Are You Leaving Money on the Table?

Unsure how to recover a past job’s 401(k) benefits? Learn how to track down old retirement accounts.

Have you paid into a 401(k) with a past employer, but forgot about it after you switched jobs? You may be leaving money on the table.

People often forget about or are unsure of how to get started tracking down that money. Unfortunately, that’s because it can involve a lot of phone calls and internet searches. Below are a few places to check when hunting down lost retirement accounts. 

Your Tax Records

Before you start calling banks and financial firms, it’s a good idea to double-check you paid into a 401(k) plan. You can do that by looking at your past tax return. Once you confirm that you did pay into the account but did not cash it out, hold on to those records. They may come in handy later. 

Your Past Employer

If your previous employer is still in business, give them a call to see if they know where your money went. 

Tip: When talking with past employers, have copies of past tax returns just in case they try to claim you cashed out your account.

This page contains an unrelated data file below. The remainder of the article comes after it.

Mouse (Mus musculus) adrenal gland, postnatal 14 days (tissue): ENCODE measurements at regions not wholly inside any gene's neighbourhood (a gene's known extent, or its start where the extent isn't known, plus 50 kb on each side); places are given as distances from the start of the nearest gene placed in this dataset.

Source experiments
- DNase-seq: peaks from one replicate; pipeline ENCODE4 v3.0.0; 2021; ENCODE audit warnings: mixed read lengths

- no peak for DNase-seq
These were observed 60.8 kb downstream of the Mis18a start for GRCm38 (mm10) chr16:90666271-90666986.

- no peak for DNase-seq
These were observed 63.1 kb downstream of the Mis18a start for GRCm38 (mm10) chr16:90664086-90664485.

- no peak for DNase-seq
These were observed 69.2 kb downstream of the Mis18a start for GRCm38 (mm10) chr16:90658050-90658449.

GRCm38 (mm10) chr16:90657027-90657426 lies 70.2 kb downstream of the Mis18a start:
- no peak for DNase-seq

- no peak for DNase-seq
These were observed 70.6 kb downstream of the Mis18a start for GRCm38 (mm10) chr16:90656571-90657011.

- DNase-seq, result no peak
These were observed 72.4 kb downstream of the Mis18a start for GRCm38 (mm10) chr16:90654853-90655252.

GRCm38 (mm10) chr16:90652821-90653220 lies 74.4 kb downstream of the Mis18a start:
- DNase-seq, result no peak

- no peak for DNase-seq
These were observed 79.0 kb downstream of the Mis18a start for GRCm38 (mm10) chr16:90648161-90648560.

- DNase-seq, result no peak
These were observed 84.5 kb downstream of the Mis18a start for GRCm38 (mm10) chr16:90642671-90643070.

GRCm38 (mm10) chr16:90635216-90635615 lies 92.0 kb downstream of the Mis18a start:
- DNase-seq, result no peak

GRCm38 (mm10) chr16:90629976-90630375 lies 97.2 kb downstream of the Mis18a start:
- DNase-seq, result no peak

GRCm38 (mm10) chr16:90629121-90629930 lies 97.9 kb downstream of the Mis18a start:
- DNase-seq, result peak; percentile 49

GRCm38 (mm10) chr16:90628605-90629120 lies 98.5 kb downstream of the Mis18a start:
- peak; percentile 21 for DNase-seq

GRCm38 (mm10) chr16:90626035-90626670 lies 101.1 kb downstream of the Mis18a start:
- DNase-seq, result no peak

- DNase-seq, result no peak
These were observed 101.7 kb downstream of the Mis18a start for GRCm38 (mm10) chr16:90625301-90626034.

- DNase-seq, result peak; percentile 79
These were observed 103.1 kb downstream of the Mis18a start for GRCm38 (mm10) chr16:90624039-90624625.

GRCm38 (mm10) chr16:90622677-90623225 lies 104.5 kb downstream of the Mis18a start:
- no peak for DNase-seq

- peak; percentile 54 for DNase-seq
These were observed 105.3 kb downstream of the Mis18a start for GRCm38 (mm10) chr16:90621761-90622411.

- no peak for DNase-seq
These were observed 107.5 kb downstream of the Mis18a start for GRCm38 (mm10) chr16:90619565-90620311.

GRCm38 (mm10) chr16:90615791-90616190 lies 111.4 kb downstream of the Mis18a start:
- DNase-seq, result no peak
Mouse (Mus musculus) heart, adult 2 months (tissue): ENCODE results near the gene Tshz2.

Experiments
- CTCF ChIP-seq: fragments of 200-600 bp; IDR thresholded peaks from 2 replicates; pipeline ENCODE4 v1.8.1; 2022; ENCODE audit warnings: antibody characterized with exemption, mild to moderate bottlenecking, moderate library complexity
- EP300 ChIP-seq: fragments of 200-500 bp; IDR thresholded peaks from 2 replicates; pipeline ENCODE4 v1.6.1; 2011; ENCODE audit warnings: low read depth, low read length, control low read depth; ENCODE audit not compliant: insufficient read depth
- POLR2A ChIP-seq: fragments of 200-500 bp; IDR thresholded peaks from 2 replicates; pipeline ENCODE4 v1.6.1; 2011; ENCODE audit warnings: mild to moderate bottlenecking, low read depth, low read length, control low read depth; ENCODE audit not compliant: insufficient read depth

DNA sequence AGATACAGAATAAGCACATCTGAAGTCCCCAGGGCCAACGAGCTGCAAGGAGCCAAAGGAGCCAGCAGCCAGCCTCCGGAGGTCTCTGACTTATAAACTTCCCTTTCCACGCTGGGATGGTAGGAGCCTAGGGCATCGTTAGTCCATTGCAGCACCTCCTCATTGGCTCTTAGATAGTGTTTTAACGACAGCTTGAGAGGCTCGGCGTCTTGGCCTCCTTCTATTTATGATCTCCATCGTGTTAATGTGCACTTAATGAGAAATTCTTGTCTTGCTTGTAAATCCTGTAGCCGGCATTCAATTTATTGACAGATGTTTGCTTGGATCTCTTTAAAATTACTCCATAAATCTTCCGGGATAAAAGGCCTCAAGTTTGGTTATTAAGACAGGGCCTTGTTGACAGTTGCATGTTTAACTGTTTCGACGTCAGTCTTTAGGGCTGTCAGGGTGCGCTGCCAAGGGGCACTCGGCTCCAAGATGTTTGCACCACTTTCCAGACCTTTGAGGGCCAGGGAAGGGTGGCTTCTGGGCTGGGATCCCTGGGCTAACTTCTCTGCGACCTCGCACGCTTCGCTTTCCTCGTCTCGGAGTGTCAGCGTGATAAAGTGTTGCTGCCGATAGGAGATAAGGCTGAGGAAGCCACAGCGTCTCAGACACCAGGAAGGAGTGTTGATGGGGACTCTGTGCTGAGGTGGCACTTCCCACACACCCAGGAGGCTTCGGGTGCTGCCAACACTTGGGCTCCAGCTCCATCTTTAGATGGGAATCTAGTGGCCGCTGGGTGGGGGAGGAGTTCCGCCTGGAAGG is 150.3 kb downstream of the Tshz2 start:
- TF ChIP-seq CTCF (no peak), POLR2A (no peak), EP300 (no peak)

You can contact the U.S. Department of Labor (866-444-3272) or the Pension Rights Center for free help locating your funds with employers. 

Your Plan Administrator

If you see the name of your plan administrator on any old statements, try contacting them to find out what happened to your account. You could also try to find your plan administrator by searching for the retirement plan’s tax return, or Form 5500. Search your former employer’s name at

The National Registry of Unclaimed Retirement Benefits 

If your past employer and plan administrator can’t help, or you can’t contact them, try checking the National Registry of Unclaimed Retirement Benefits.

Financial Firms for Small Accounts

If you only worked for your past employer for a short time, you may have an account with under $5,000 and eligible for a forced IRA transfer. This means your money could be waiting for you at a financial organization accepting small firms.

If you suspect your plan was closed at under $5,000, your money could be in an IRA, a bank account, or a state escheat office. Check for state escheat offices, but you may need help searching for an IRA or bank account.

Tracking down these old accounts is a challenge, but it recovers pay you earned and deserve. 

For more information on employment rights and finances, visit

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